By Jalil Ahmad, Fall 2015 SJSU Fellow
It’s Fall of 2015, and the Braven Accelerator Course is slowly coming to an end. Feeling extremely confident with the skills I acquired and the professional connections I made as a result of Braven, I decided to take a shot at my dream company and apply for Google’s BOLD internship program. After making that decision, my cohort went on to win Braven’s Capstone Challenge. As luck would have it, our prize was a tour of Google’s campus in Mountain View. Putting two and two together, I thought to myself, “This is it. Clearly I am meant to be at Google. A month or so from now, I’ll be getting an email from Google for an interview. Then, I’ll knock that out of the park and BOOM– I’ll be interning for Google over the summer.”
As my cohort and I walked through Google’s campus, took pictures with Google’s first self-driving car, rode their colorful bikes, and networked with employees, I began to get comfortable with what I thought would be my new workplace over the summer. Fast forward a month from our site visit, and one of my predictions came true– I received an email from Google; only, instead of “Please let me know if this interview date works for you”, it was along the lines of, “Sorry, but we won’t be moving forward with your application. Thank you for applying.”
I immediately reached out to everyone I met during my site visit to Google, including two of our Braven Leadership Coaches who work at Google. I essentially begged them to find a way to give my application another chance. Unfortunately, there was nothing they could do, so my dream of interning with Google that summer came to an end.
However, I didn’t let this discourage me. I told myself that, one way or another, I would be back at Google as an intern. Since I was in my junior year at San Jose State, I realized how critical getting an internship would be for my career, so I continued to look and apply for other internships. Thanks to Braven’s partnerships in the Bay Area, I was able to secure an internship with Teach For America as an Operations Coordinator. During that summer I was able to develop my professional skills, build my resume, and expand my network.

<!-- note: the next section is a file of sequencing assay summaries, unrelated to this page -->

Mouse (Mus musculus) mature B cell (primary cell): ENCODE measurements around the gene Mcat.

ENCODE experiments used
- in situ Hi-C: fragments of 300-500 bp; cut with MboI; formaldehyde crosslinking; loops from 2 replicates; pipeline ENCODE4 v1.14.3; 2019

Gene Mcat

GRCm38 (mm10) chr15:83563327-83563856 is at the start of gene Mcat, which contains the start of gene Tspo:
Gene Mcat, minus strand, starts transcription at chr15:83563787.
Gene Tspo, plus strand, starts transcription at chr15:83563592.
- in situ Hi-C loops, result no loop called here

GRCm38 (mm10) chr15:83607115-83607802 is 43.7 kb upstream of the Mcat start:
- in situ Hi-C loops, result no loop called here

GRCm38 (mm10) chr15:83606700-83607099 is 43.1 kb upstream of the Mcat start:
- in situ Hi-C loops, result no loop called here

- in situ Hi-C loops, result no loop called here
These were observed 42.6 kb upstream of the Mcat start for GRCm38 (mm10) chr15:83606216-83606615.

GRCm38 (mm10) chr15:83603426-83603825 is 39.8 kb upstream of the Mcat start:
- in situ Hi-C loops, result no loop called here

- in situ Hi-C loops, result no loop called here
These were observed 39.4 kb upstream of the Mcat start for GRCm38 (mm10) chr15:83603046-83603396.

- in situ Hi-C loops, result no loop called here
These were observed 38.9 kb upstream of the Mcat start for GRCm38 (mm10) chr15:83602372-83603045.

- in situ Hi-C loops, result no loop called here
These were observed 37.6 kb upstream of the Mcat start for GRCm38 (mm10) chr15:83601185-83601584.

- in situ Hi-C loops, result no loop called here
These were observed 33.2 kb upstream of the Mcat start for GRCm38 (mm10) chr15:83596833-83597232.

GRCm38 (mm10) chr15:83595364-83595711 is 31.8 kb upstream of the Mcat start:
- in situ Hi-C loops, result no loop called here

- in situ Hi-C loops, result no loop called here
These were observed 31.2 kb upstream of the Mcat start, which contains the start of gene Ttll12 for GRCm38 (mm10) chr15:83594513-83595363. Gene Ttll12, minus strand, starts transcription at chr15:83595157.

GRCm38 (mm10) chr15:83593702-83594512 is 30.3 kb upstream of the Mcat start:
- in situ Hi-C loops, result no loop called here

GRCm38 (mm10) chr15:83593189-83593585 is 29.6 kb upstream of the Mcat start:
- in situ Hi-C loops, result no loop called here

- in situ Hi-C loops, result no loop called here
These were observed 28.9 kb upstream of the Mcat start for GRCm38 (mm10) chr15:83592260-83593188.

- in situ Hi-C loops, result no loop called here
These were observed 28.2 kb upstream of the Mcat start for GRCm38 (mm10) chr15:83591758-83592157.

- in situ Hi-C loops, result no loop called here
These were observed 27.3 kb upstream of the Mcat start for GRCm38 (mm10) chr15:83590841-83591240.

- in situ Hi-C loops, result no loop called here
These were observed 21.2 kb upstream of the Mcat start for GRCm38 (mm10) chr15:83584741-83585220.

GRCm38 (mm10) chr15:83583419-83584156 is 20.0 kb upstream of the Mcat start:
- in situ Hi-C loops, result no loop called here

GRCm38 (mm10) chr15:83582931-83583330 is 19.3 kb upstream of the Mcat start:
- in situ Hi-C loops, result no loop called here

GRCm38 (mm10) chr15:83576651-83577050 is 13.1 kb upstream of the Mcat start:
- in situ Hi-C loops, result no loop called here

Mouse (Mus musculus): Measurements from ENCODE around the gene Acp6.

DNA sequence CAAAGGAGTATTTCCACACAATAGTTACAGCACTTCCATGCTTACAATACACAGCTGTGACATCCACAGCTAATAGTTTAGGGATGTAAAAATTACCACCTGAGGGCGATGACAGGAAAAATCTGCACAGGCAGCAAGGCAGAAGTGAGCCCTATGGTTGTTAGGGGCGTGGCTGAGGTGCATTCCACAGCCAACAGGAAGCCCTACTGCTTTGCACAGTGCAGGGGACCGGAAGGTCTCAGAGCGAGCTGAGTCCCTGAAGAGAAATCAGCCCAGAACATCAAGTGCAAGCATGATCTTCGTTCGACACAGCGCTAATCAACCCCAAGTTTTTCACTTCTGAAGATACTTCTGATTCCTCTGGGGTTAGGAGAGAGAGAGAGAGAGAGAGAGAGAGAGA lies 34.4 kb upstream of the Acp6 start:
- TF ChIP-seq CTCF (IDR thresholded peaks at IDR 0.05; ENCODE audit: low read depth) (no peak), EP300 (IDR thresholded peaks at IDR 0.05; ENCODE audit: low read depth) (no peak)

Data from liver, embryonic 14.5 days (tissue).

It is now the last day of my internship, and out of a casual conversation, I shared with my manager that I didn’t get accepted into Google’s BOLD program. She immediately interjected and told me that her boyfriend was head of the intern program at Google, and that she could connect me to him. At that moment, my flame for Google that began to slowly die out was immediately rekindled. I knew, right then and there, that this would be a critical piece to solving the ‘how to get into Google’ puzzle.
Fall semester comes around, and Braven invites me to come back to their program as the Communications and Operations Intern. As the deadlines for summer internships began to approach, I had flashbacks of my rejection email that I had gotten from Google, just one year prior. With my confidence somewhat rattled, I began applying to many different internships from tech to retail. But then, I suddenly had an epiphany; I recalled something I heard Will Smith say in an interview: “There’s no reason to have a plan B because it distracts from plan A”. Now, by this point I had already secured an opportunity for the summer, so I couldn’t fully apply this quote to myself, but it was still very relevant. I knew Google was what I wanted, so I thought to myself, “why am I not fully focused on that? Why am I already thinking about plan B, when plan A is still a possibility?” Then I recalled how the universe works, and my firm belief in the law of attraction: Whatever you put out into the universe is what you receive. I knew that I had the skills, experience, and professional network needed to intern at a company like Google, and the only thing that could hold me back at this point was a defeatist attitude.
With that being said, I applied and I am pleased to say that I will be joining Google as a BOLD intern this upcoming summer.